clip_image006[1] The US Coast Guard has extended, until 11 September, the period within which to submit comments on existing Coast Guard regulations, guidance documents, interpretive documents, and collections of information that may be obsolete or unnecessary. 82 Fed. Reg. 31545 (7/7/17) [].

USCG – OCS production facilities

clip_image006[2] The USCG Outer Continental Shelf National Center of Expertize (OCS NCOE) issued its occasional newsletter, this one providing an introduction to the various production facilities that can be found operating on the US OCS. (7/6/17) [].

Senate – bill introduced re natural gas import/export

clip_image008 Senator Cassidy (R-LA) introduced the License Natural Gas Now Act of 2017 (S. 1415) to terminate the prohibitions on the exportation and importation of natural gas, and for other purposes. Senator Cassidy issued a press release explaining the measure. (6/22/17) [].

IMO – life safety criteria

clip_image010 The IMO approved amendments to the guidelines on alternative design and arrangements for fire safety (MSC/Circ.1002). MSC.1/Circ.1552 (11/25/16) [].

Paris MOU – electronic certificates

clip_image012 The Paris MOU issued Guidelines for the use of electronic certificates in an effort to regularize the use of such certificates by ships and the recognition of such certificates by port state control officers. (7/6/17) [].

Panama Canal – tolls structure modifications

clip_image014 The Panama Canal Authority (ACP) issued a press release concerning industry feedback on proposed tolls structure modifications. (7/5/17) [].

UK – port facility security plans

clip_image016 The UK Department for Transport (DfT) posted templates for port facility security plans (one for facilities handling cargo vessels and one for facilities handling passenger vessels). (7/6/17) [].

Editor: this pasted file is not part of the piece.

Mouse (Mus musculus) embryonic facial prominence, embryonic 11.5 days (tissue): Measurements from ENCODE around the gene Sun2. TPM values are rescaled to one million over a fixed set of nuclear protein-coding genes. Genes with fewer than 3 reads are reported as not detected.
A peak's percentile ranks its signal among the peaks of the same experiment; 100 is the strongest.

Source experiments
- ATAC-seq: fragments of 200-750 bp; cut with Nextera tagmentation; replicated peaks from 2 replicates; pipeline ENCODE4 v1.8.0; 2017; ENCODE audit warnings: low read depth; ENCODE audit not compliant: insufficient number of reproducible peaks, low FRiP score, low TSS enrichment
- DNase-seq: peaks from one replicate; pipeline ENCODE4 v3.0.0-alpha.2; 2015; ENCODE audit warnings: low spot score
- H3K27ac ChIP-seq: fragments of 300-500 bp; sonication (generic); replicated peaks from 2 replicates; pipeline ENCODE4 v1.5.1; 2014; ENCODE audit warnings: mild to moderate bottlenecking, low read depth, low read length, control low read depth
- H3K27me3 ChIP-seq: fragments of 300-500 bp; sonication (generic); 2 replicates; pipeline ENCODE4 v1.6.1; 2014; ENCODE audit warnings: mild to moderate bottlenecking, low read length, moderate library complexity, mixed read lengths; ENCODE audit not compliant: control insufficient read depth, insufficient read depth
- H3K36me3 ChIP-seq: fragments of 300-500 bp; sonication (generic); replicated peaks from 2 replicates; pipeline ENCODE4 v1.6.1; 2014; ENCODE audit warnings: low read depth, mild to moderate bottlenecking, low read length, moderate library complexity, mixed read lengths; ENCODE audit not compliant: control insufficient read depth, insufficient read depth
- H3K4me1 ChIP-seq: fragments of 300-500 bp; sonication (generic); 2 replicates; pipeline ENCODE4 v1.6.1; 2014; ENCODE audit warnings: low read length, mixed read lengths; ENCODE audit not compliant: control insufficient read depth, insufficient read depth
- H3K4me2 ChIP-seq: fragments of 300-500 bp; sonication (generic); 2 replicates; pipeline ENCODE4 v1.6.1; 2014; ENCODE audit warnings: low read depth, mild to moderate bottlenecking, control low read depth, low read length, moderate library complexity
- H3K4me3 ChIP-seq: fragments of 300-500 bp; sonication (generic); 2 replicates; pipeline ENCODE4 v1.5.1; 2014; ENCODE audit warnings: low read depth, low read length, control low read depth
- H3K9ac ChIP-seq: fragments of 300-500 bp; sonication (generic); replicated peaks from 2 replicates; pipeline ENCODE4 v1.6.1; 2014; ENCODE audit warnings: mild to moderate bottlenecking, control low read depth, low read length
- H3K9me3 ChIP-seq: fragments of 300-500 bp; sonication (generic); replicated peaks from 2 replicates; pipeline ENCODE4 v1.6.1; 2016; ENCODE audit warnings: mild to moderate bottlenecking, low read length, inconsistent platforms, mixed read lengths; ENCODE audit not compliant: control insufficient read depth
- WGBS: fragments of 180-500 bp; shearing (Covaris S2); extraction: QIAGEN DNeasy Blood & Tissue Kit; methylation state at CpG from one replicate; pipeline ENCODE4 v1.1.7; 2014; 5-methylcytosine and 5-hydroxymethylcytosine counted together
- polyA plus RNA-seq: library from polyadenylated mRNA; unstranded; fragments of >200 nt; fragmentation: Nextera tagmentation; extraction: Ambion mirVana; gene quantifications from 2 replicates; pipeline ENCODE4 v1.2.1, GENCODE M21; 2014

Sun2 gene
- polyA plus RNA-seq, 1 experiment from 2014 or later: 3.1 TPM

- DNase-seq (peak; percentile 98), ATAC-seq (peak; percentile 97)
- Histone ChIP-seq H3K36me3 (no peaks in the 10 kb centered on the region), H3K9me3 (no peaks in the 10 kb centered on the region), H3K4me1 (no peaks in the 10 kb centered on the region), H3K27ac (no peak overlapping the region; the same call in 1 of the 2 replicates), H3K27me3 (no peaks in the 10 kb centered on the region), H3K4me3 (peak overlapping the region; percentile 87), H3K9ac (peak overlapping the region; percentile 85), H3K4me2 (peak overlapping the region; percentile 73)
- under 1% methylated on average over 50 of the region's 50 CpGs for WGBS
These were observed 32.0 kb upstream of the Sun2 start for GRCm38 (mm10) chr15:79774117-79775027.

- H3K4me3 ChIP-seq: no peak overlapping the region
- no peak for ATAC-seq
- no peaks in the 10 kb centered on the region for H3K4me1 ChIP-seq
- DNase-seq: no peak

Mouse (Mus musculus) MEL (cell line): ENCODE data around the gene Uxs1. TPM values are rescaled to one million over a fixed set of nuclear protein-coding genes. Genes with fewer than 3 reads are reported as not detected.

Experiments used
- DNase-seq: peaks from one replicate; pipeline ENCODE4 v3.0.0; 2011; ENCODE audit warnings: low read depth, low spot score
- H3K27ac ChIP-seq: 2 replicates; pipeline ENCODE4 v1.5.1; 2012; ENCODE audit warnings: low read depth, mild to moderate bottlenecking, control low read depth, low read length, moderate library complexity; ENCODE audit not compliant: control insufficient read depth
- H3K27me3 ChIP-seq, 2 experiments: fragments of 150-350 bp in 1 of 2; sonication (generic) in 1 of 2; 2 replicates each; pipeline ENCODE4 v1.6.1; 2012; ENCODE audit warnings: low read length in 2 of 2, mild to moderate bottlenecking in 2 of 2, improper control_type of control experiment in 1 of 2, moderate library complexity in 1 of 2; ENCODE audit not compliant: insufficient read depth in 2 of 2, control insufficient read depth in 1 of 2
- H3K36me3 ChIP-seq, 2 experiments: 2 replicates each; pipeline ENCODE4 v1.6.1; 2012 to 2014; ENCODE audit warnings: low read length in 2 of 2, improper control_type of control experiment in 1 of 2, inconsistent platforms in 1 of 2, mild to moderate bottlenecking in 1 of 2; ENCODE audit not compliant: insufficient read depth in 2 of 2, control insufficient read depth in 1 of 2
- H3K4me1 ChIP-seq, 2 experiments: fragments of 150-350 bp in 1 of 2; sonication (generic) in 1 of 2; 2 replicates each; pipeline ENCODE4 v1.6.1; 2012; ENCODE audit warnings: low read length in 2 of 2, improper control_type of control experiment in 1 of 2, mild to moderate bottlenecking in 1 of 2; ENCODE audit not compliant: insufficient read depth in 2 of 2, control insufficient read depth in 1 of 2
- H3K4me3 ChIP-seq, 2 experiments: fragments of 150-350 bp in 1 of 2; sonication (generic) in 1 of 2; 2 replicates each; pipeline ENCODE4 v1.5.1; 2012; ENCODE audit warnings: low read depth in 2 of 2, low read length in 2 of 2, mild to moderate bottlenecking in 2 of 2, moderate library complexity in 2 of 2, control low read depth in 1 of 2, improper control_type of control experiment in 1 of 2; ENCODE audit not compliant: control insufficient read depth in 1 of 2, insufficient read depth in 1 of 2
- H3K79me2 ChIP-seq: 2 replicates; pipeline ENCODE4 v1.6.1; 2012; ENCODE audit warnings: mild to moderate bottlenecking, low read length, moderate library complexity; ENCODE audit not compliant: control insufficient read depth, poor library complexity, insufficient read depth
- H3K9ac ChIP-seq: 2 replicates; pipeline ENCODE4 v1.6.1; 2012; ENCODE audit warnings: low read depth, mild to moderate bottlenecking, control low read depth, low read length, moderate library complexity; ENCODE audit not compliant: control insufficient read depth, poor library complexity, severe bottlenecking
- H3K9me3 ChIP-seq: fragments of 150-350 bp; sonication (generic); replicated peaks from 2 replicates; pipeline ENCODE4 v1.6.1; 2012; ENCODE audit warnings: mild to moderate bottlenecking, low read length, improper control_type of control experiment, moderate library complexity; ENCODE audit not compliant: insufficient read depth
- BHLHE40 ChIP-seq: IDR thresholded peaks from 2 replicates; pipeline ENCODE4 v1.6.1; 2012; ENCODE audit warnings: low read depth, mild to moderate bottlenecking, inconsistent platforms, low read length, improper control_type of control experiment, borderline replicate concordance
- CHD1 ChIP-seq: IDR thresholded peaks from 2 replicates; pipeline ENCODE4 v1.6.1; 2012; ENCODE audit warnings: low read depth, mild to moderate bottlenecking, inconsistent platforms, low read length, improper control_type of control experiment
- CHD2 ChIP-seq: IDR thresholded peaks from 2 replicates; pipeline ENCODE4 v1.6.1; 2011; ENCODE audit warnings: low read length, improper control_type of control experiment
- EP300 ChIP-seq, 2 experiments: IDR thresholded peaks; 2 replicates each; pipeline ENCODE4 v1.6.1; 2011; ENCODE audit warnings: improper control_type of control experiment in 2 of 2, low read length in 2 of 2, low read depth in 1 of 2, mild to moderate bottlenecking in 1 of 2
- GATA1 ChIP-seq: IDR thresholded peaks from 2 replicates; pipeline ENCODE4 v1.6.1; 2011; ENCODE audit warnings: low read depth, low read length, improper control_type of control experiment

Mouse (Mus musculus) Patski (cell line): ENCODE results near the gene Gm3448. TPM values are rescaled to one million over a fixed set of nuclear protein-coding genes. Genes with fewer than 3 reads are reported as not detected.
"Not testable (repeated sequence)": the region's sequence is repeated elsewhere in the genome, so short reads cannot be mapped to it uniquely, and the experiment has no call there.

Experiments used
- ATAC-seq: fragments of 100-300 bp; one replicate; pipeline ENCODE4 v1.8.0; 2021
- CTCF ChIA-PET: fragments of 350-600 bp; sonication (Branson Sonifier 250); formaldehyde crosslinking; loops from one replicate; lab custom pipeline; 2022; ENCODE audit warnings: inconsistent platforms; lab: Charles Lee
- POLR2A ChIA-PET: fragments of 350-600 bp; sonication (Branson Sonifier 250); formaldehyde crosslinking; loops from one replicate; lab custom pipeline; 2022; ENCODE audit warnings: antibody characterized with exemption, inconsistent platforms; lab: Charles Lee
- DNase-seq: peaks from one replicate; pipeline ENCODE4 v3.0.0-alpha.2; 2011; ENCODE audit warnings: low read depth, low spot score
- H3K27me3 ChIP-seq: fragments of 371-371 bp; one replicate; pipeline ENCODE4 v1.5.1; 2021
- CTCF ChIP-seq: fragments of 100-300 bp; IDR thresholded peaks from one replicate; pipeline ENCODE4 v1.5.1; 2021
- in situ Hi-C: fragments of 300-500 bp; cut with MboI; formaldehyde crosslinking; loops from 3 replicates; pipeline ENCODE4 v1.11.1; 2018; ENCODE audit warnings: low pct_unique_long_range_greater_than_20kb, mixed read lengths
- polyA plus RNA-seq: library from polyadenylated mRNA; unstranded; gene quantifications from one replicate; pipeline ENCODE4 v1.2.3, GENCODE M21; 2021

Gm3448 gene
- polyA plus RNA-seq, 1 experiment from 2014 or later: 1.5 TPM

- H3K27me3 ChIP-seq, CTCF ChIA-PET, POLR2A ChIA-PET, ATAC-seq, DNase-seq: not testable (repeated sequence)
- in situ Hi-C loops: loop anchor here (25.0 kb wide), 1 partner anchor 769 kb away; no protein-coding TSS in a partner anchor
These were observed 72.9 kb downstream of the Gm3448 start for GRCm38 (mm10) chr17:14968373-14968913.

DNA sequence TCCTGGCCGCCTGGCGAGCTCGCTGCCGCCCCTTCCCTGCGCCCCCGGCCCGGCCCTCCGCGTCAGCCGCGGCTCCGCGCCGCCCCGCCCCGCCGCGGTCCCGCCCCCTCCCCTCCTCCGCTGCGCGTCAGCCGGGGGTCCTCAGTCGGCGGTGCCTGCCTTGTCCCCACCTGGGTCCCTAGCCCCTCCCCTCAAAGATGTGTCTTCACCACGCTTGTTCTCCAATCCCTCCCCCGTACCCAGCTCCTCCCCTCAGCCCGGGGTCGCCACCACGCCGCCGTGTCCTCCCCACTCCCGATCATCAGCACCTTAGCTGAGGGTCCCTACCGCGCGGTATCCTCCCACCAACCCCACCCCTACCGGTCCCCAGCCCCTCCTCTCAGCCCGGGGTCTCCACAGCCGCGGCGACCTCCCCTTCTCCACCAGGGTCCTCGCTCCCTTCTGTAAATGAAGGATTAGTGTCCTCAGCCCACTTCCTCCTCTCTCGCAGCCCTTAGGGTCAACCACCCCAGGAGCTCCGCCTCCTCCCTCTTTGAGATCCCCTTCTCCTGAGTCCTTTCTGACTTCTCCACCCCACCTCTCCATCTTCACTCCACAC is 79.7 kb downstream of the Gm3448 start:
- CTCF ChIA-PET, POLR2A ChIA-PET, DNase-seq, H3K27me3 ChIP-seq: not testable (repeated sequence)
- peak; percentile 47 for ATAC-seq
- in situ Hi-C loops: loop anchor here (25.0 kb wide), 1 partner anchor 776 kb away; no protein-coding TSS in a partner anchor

UK – economic impact of a disruption to GNSS

clip_image016[1] The UK Government posted a report titled ‘The economic impact on the UK of a disruption to GNSS’. The report was commissioned by three entities: Innovate UK, the UK Space Agency, and the Royal Institute of Navigation. The report notes that all critical national infrastructures (CNIs) reply on Global Navigation Satellite Systems (GNSS), such as GPS, to some extent and that there is currently no good alternative system in widespread operation. The report concludes that the economic impact within the UK alone of a loss of GNSS is estimated at £5.2 billion over a five-day period, comprised of £1.7 billion in lost gross value added benefits (e.g., positioning, timing, and navigation) and £3.5 billion in lost utility benefits (e.g., efficiency and safety). The report further notes that eLoran is one of the few available mitigation strategies. (6/17/17) [].

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Dennis L. Bryant

Bryant’s Maritime Consulting

4845 SW 91st Way
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© Dennis L. Bryant – July 2017

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    logo11 Tugs and VRPs

    In the April 2018 edition of Maritime Reporter and Engineering News, you can find my article entitled "Tugs and VRPs". The article discusses the transition of tugs and towboats from being uninspected vessels to inspected vessels of the United States and that transition's impact on vessel response plans (VRPs). VRP plan holders and preparers should carefully review their current plans to ensure that the tugs identified therein will actually be eligible to provide the services stated in the locations called for.